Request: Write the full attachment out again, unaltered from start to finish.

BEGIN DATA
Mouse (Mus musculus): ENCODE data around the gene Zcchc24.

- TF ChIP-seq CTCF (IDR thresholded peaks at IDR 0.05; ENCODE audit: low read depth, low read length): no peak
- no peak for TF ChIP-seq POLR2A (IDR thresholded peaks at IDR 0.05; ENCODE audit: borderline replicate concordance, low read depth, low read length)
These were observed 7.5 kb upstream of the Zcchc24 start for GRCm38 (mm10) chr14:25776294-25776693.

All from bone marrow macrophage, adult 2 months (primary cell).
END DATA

Mouse (Mus musculus): ENCODE data around the gene Zcchc24.

- TF ChIP-seq CTCF (IDR thresholded peaks at IDR 0.05; ENCODE audit: low read depth, low read length): no peak
- no peak for TF ChIP-seq POLR2A (IDR thresholded peaks at IDR 0.05; ENCODE audit: borderline replicate concordance, low read depth, low read length)
These were observed 7.5 kb upstream of the Zcchc24 start for GRCm38 (mm10) chr14:25776294-25776693.

All from bone marrow macrophage, adult 2 months (primary cell).